Healthy living

Tips for mums with a new baby – how to support your partner

Becoming a parent is one of the biggest changes in a person’s life and both parents need your support. Some time your partner can feel a bit left-out, or not really know how to help in the early days. Here are some ways you can help support each other.

  • Having a baby is one of life’s biggest changes. Couples that talk about the changes that are coming before they have the baby and plan ahead  for challenges, can feel more able to deal with issues as they arise.
  • Encourage your partner to be involved with the baby right from day one. If you are breastfeeding, there are still lots of ways to bond with your baby without feeding. Skin-to-skin can be a lovely way for babies to get to know their new surroundings. Their confidence will increase the more involved they are, and it will also help build their relationship with your child.
  • Give your partner space and freedom to explore parenthood without you watching over or giving advice.
  • Agree on a few jobs that are just for your partner – for example, giving the baby a bath. This will provide them with time to bond with your child and give you a set time each day for a break.
  • Remember that parents may naturally parent differently to each other. It can help a child’s emotional development to be exposed to different styles of parenting.
  • Invite your partner to attend appointments, classes or groups with you. This can be a chance for everyone to touch base with a professional and means both of you are receiving information at the same time.
  • Be aware that your partner may become frustrated or anxious when they can’t find a solution to a problem. If you notice your partner is not their usual self, choose a time when you are both calm and not too distracted, and talk about this.
  • Try to do some activities together you enjoyed before you had your baby, even if it is just watching a half hour TV show. It is important to enjoy time together as a couple.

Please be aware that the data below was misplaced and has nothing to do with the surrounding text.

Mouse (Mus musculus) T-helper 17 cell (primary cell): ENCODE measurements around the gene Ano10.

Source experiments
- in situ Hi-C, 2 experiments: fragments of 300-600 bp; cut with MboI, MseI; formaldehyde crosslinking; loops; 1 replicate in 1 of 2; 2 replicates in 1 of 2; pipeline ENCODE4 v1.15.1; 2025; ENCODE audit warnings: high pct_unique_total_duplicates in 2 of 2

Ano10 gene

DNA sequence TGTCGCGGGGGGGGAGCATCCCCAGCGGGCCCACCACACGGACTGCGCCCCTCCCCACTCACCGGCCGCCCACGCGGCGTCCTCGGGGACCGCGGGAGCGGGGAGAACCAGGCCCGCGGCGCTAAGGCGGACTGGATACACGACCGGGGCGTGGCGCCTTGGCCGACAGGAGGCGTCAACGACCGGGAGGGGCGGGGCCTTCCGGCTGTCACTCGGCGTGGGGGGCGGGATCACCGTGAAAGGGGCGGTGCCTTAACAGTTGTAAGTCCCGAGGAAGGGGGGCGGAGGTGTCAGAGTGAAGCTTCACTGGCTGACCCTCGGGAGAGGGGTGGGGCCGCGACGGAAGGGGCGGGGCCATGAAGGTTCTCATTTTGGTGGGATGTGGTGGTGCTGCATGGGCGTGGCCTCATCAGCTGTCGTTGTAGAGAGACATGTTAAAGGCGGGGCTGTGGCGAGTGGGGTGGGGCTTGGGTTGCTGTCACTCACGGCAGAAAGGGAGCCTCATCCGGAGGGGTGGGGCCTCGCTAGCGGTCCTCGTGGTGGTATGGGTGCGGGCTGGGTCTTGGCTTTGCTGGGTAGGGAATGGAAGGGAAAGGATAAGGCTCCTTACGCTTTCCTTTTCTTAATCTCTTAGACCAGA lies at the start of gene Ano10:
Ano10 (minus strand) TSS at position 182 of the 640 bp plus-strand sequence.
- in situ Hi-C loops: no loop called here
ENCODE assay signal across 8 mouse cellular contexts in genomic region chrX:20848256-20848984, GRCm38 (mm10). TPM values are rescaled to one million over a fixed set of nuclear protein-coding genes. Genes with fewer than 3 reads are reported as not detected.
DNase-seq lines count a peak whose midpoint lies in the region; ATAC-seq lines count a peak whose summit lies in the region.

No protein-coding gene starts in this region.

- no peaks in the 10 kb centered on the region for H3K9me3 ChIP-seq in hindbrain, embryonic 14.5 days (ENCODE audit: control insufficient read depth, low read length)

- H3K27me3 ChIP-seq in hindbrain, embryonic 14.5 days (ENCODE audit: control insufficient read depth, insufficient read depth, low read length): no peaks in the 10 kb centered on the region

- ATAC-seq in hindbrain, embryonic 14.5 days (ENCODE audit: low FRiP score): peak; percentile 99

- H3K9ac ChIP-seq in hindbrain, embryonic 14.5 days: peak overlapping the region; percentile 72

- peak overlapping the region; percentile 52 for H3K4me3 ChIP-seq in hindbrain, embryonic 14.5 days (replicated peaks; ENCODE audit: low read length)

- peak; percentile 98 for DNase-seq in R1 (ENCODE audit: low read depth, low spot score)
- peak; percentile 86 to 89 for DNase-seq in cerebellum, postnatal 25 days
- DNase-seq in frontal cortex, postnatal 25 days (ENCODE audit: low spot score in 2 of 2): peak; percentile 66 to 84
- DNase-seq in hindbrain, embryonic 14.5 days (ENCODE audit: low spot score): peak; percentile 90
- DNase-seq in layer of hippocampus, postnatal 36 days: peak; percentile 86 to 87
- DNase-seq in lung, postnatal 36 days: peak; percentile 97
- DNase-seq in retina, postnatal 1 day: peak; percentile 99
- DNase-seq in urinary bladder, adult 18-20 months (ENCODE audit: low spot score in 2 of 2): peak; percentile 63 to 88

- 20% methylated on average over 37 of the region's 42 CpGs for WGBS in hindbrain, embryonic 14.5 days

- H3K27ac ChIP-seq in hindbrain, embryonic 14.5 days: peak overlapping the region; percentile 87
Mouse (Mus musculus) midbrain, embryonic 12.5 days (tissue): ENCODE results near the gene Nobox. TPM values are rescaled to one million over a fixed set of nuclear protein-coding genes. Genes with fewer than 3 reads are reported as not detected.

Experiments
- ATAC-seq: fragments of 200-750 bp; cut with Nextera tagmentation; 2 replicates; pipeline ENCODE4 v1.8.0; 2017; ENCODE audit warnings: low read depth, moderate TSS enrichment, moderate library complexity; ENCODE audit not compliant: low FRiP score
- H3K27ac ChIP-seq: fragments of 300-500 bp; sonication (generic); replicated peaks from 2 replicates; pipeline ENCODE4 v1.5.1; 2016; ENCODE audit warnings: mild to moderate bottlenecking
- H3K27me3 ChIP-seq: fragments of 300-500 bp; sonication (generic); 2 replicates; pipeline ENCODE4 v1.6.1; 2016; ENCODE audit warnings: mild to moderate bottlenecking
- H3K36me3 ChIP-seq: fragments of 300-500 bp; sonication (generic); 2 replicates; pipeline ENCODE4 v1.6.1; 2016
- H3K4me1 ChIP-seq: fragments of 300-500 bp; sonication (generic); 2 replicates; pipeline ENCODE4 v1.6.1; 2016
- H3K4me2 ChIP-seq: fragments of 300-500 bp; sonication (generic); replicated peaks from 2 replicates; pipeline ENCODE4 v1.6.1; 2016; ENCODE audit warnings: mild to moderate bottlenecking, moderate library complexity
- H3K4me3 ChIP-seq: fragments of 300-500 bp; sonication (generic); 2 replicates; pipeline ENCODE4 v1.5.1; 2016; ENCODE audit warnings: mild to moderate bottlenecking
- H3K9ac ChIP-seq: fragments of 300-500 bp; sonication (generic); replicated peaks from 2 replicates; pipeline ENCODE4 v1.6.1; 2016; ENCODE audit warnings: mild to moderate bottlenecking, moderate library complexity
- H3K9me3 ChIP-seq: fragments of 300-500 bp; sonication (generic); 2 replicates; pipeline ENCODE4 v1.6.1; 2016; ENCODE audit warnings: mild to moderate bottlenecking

• Dads can often lack social support in the early days. Encourage him to spend time with other dads, or to keep seeing his mates. Social support is important for you both.
  • Remember that dads can experience postnatal depression and anxiety too. Encourage him to seek help if he’s not himself. A visit to his GP is a good start.

Where to get help

  • See your doctor
  • See a child health nurse

Pregnancy, Birth and Baby Helpline

  • Free call 1800 882 436 (24 hour service)

Women and Newborns Health Service

This publication is provided for education and information purposes only. It is not a substitute for professional medical care. Information about a therapy, service, product or treatment does not imply endorsement and is not intended to replace advice from your healthcare professional. Readers should note that over time currency and completeness of the information may change. All users should seek advice from a qualified healthcare professional for a diagnosis and answers to their medical questions.

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